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1 2021 C-182 Fatal Single-Engine Loss of Aircraft Control Statesboro

C-182 Fatal (1) Statesboro, GA December 7, 2021

On December 7, 2021, at 2124 eastern standard time, a Cessna 182 airplane, N5776B, was
destroyed when it was involved in an accident near Statesboro, Georgia. The commercial pilot
was fatally injured. The airplane was operated by the pilot as a Title 14 Code of Federal
Regulations Part 91 personal flight.
According to a family member who spoke with the pilot the evening of the accident, she had
flown from Florida into the Statesboro-Bulloch County Airport (TBR), Statesboro, Georgia, for
a meeting in the local area and planned to return that night.

Read the NTSB report.

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2019 C-208 Caravan Loss of Aircraft Control MA Non-Fatal Single-Engine Pepperell

C-208 Caravan Non-Fatal Pepperell, MA September 20, 2019

On September 20, 2019, about 1230 central daylight time, a Cessna 208B, N895SF, was substantially damaged during a hard landing at Pepperell Airport (26MA), Pepperell, Massachusetts. The commercial pilot and passenger were not injured. Visual meteorological conditions prevailed, and no flight plan was filed for the skydiving flight that departed at 1215. The airplane was privately owned and operated under the provisions of Title 14 Code of Federal Regulations Part 91.

Read the NTSB report.

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2019 C-208 Caravan FL Loss of Aircraft Control Non-Fatal Single-Engine

C-208 Caravan Non-Fatal Plan City, FL June 29, 2019

On June 29, 2019, about 0910 eastern daylight time, a Cessna 208B, N80JF, was substantially damaged while landing at Blackwater Creek Ultralight Flightpark (9FD2), Plant City, Florida. The commercial pilot was not injured. The airplane was registered to ISR Aviation LLC and operated as Title 14 Code of Federal Regulations Part 91 skydiving flight. Visual meteorological conditions prevailed at the time of the accident, and no flight plan was filed for the flight. The local flight originated about 0900.

Read the NTSB report.

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11 2019 Beech King Air 90 Fatal Fatal Multi-Engine HI Loss of Aircraft Control Mokuleia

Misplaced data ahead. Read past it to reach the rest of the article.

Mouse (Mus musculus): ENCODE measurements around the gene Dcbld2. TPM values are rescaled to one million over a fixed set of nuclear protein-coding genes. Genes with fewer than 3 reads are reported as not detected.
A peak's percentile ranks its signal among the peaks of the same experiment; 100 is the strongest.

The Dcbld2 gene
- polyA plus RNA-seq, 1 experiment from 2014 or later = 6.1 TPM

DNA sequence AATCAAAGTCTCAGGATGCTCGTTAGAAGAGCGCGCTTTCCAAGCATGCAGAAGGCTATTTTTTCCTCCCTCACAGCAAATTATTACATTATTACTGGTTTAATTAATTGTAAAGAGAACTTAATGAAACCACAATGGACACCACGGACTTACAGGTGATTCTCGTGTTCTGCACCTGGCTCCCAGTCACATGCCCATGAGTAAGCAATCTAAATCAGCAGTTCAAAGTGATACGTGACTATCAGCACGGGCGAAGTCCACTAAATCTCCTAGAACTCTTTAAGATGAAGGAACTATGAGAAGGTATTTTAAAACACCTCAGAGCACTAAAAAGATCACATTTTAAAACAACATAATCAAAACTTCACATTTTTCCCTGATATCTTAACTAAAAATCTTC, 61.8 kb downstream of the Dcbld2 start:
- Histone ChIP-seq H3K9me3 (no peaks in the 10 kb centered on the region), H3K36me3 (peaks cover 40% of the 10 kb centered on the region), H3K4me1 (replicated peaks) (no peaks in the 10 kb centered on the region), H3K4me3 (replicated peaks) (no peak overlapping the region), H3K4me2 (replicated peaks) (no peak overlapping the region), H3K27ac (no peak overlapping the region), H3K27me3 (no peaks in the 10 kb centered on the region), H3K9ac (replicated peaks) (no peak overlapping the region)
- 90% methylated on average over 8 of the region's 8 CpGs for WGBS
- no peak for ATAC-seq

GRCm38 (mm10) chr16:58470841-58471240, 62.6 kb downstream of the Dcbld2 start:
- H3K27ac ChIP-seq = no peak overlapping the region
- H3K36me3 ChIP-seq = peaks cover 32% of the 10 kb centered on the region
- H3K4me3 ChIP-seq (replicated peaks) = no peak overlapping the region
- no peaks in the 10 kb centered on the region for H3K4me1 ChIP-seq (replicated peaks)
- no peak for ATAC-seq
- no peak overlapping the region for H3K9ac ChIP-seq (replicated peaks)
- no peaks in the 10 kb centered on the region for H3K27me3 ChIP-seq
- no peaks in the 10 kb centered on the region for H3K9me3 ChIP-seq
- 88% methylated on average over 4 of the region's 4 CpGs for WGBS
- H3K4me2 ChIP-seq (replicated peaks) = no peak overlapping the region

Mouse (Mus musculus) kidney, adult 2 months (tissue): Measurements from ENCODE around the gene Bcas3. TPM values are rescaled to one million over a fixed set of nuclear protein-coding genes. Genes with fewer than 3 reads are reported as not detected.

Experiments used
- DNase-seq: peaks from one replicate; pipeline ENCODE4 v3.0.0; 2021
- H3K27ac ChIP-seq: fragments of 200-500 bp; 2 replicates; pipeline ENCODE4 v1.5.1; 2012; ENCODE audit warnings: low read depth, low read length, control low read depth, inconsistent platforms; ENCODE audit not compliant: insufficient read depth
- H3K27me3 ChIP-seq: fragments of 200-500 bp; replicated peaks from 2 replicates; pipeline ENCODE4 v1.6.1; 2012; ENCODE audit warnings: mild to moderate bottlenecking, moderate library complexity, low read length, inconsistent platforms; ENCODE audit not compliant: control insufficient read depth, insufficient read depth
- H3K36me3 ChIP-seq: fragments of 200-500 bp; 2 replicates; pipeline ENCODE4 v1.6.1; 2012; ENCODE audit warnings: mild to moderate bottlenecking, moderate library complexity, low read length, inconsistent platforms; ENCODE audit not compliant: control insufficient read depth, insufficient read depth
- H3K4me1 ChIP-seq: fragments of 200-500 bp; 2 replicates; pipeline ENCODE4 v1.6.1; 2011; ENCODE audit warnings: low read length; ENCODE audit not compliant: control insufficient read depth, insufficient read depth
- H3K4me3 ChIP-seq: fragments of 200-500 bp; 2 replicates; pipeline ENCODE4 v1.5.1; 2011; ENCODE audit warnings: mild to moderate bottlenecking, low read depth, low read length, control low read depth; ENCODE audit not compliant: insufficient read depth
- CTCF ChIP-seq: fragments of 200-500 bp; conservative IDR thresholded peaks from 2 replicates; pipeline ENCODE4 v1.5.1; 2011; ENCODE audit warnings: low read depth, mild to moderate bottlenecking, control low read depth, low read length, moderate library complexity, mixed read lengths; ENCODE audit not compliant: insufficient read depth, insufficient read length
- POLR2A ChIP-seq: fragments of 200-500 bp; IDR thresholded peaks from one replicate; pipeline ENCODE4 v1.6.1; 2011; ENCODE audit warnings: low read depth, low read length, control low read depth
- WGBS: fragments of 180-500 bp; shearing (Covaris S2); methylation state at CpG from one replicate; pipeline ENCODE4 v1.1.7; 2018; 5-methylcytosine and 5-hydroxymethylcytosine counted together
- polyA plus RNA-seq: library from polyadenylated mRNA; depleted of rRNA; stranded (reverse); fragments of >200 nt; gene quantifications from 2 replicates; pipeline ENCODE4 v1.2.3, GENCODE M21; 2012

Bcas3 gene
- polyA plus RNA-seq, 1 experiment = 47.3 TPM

Beech King Air 90 Fatal (11) Mokuleia, HI June 21, 2019

On June 21, 2019, at 1822 Hawaii-Aleutian standard time, a Beech 65-A90, N256TA, collided with terrain after takeoff from Dillingham Airfield (HDH), Mokuleia, Hawaii. The commercial pilot and ten passengers sustained fatal injuries, and the airplane was destroyed. The airplane was owned by N80896 LLC, and was being operated by Oahu Parachute Center (OPC) under the provisions of Title 14 Code of Federal Regulations Part 91 as a local sky-diving flight. Visual meteorological conditions prevailed, and no flight plan had been filed.

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2017 C-208 Caravan Loss of Aircraft Control Mulino Non-Fatal Single-Engine OR

C-208 Non-Fatal Mulino, OR August 4, 2017

The pilot was conducting parachute jump operations near the airport. After climbing to altitude, he
released his jumpers and returned to land. The pilot reported that, during the landing flare, the airplane
struck the runway nosewheel first. He added that the airplane bounced, floated down the runway, and
then settled to the right of the runway.

Read the NTSB report.

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2017 C-182 CT Ellington Loss of Aircraft Control Non-Fatal Single-Engine

C-182A Non-Fatal Ellington, CT June 1, 2017

According to the pilot, he landed the airplane on the 1,800-ft-long asphalt runway in the rain at 70 mph
with full flaps. He reported that, on final, he had considered conducting a go-around due to wind and
weather, but “we were low, slow, and 130 pounds below maximum gross weight with very dynamic
wind conditions at the time and …apartment buildings about 400 yards beyond the end of runway 19.”
During the landing, he touched down with a right crosswind, about 600 ft beyond the runway threshold.